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Matthew 8:29

    Matthew 8:29 Translations

    King James Version (KJV)

    And, behold, they cried out, saying, What have we to do with thee, Jesus, thou Son of God? art thou come hither to torment us before the time?

    American King James Version (AKJV)

    And, behold, they cried out, saying, What have we to do with you, Jesus, you Son of God? are you come here to torment us before the time?

    American Standard Version (ASV)

    And behold, they cried out, saying, What have we to do with thee, thou Son of God? art thou come hither to torment us before the time?

    Basic English Translation (BBE)

    And they gave a loud cry, saying, What have we to do with you, you Son of God? Have you come here to give us punishment before the time?

    Webster's Revision

    And behold, they cried out, saying, What have we to do with thee, thou Son of God? art thou come hither to torment us before the time?

    World English Bible

    Behold, they cried out, saying, "What do we have to do with you, Jesus, Son of God? Have you come here to torment us before the time?"

    English Revised Version (ERV)

    And behold, they cried out, saying, What have we to do with thee, thou Son of God? art thou come hither to torment us before the time?

    Definitions for Matthew 8:29

    Art - "Are"; second person singular.

    Clarke's Commentary on Matthew 8:29

    What have we to do with thee - The literal translation of τι ημιν και σοι, is, What is it to us and to thee; which perhaps might be understood to imply their disclaiming any design to interfere with the work of Christ, and that he should not therefore meddle with them; for it appears they exceedingly dreaded his power.

    What have we to do with thee, is a Jewish phrase, which often occurs in the Old Testament, signifying an abrupt refusal of some request, or a wish not to be troubled with the company or importunity of others. Jehu said to the messenger who was sent by Joram to meet him, What hast thou to do with peace? David said, What have I to do with you, ye sons of Zeruiah? Compare Judges 11:12; 2 Samuel 16:10; 2 Kings 9:18; Ezra 4:3; John 2:4. See the note on Mark 1:24.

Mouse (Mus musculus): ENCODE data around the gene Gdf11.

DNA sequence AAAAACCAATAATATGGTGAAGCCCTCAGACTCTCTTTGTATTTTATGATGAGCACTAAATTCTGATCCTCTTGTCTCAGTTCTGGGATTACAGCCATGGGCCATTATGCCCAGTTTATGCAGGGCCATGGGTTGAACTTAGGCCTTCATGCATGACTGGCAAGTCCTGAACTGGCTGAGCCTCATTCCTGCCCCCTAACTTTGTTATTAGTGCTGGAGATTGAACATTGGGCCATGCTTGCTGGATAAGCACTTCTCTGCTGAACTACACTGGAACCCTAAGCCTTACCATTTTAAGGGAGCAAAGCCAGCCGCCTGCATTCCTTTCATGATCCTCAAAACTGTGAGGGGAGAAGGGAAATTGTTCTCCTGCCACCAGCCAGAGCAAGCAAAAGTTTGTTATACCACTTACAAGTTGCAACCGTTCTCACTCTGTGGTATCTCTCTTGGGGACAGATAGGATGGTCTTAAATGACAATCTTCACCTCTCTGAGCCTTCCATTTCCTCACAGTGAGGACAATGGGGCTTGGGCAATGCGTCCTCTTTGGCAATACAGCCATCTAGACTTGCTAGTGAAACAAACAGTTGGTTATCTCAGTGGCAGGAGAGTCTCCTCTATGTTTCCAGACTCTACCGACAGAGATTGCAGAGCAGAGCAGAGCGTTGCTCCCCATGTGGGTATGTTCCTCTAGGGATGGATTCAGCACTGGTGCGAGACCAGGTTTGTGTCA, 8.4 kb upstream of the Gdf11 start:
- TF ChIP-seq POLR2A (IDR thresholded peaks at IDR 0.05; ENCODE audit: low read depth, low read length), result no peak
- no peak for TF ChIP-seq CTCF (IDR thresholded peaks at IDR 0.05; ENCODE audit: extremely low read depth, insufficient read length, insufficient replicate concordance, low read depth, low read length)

Jesus, thou Son of God - Griesbach omits the word Jesus, on the authority of several MSS. of the greatest antiquity and respectability; besides some versions, and several of the fathers. I heartily concur with these MSS., etc., for this simple reason, among others, that the word Jesus, i.e. Savior, was of too ominous an import to the Satanic interest to be used freely, in such a case, by any of his disciples or subalterns.

    Art thou come hither to torment us before the time? - From this it appears that a greater degree of punishment awaited these demons than they at that time endured; and that they knew there was a time determined by the Divine Judge, when they should be sent into greater torments.

    Barnes' Notes on Matthew 8:29

    What have we to do with thee? - This might have been translated with great propriety, What hast thou to do with us? The meaning is "Why dost thou trouble or disturb us?" See 2 Samuel 16:10; 2 Kings 9:18; Ezra 4:3.

    Son of God - The title, "Son of God," is often given to Christ. People are sometimes called sons, or children of God, to denote their adoption into his family, 1 John 3:1. But the title given to Christ denotes his superiority to the prophets Hebrews 1:1; to Moses, the founder of the Jewish economy Hebrews 3:6; it denotes his unique and near relation to the Father, as evinced by his resurrection Psalm 2:7; Acts 13:33; it denotes his special relation to God from his miraculous conception Luke 1:35; and is equivalent to a declaration that he is divine, or equal to the Father. See the notes at John 10:36.

    Art thou come hither to torment us? ... - By "the time" here mentioned is meant the day of judgment. The Bible reveals the doctrine that evil spirits are not now bound as they will be after that day; that they are permitted to tempt and afflict people, but that in the day of judgment they also will be condemned to everlasting punishment with all the wicked, 2 Peter 2:4; Jde 1:6. These spirits seemed to be apprised of that, and were alarmed lest the day that they feared had come. They besought him, therefore, not to send them out of that country, not to consign them then to hell, but to put off the day of their final punishment.

    Mark and Luke say that Jesus inquired the name of the principal demoniac, and that he called his name "Legion, for they were many." The name legion was given to a division in the Roman army. It did not always denote the same number, but in the time of Christ it consisted of 6,000 to 3,000 foot soldiers and 3,000 horsemen. It came, therefore, to signify "a large number," without specifying the exact amount.

    Wesley's Notes on Matthew 8:29

    8:29 What have we to do with thee - This is a Hebrew phrase, which signifies. Why do you concern yourself about us? 2Sam 16:10. Before the time - The great day.